Unifor wants government to save Fort Frances sale
By Pulp & Paper Canada
By Pulp & Paper Canada
Unifor is calling on the provincial government to step in and create conditions favorable to the sale of the shuttered pulp and paper mill in Fort Frances, Ont. In the short-term, the union is requesting that the government must commit to heat…
Unifor is calling on the provincial government to step in and create conditions favorable to the sale of the shuttered pulp and paper mill in Fort Frances, Ont. In the short-term, the union is requesting that the government must commit to heat the pulp mill over the winter to preserve the equipment in the mill.
“We are frustrated that plans to save a closed pulp mill in Fort Frances currently owned by Resolute Forest Products are needlessly floundering,” said Jerry Dias, Unifor national president.
Recently, Expera Specialty Solutions, a Wisconsin-based paper company, announced that its exploration of the purchase of the Fort Frances pulp mill owned by Resolute had ended and that it was unable to reach a deal. The acquisition would have resulted in 200 jobs at the facility and another 800 related jobs, says Unifor.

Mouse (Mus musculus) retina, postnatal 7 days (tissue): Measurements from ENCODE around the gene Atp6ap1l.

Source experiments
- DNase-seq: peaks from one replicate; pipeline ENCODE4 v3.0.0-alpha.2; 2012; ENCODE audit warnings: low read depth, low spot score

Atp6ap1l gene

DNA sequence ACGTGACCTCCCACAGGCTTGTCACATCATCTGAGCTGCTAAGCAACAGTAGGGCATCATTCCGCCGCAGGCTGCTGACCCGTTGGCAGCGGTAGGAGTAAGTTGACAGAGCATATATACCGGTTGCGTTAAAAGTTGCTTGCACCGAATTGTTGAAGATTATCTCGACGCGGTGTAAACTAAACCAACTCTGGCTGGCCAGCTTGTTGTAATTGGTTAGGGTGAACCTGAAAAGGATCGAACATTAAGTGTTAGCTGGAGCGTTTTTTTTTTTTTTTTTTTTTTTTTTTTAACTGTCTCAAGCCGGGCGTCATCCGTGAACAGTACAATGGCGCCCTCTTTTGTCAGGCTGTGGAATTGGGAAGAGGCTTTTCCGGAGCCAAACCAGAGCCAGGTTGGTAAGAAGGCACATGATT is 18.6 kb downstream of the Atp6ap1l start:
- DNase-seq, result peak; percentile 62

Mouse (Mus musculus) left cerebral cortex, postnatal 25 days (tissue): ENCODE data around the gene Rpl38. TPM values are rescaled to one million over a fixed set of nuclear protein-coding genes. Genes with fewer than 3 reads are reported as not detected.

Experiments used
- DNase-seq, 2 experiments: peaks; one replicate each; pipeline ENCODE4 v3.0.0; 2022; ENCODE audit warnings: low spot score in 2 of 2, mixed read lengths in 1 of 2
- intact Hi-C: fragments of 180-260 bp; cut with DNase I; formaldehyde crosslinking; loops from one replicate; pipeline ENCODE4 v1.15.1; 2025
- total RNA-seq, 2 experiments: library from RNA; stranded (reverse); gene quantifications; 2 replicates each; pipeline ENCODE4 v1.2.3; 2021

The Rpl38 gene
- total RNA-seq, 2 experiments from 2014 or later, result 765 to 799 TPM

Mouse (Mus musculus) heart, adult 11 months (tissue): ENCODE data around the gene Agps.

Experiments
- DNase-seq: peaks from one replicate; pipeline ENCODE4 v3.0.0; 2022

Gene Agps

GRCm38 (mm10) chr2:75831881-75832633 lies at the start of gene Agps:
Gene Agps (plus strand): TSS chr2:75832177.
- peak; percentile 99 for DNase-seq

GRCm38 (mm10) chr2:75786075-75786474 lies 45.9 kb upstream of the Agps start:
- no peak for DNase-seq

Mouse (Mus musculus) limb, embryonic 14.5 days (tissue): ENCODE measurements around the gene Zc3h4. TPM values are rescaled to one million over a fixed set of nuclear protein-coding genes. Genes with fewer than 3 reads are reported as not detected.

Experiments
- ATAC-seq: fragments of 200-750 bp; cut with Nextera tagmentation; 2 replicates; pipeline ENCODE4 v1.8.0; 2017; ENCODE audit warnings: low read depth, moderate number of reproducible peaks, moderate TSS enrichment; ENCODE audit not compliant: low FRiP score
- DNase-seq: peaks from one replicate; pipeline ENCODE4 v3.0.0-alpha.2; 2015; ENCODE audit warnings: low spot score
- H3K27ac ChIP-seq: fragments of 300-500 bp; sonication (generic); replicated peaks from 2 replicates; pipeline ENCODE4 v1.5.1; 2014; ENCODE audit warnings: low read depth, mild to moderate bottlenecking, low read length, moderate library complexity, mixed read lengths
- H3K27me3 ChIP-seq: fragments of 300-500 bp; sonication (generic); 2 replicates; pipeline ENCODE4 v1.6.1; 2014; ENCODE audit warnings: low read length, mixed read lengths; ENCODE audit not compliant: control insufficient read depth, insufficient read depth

One impediment to the sale is reported to be the availability and cost of wood fibre. Resolute still controls a forest licence for the area.
“The government needs to take action to not just save the mill, but to establish a fair and economical way to manage our forestry resources,” stressed Dias.
Unifor is also calling on the Minister of Natural Resources and Forestry to immediately establish a multi-stakeholder taskforce to make recommendations regarding forestry licencing and resource management.
“There is good potential for the forestry industry in Ontario, which is obviously based on a renewable resource, to have a strong future. But that is not going to happen without leadership from the government and business, in consultation with community, labour and First Nations,” said Dias.
Resolute permanently closed the Fort Frances mill in May 2014. It had been idle since January of that year. Resolute vice-president of communications Seth Kursman told CBC news that the company has made a significant effort to reposition the mill and has spent more than $10 million keeping the mill heated for two winters in order to protect the assets.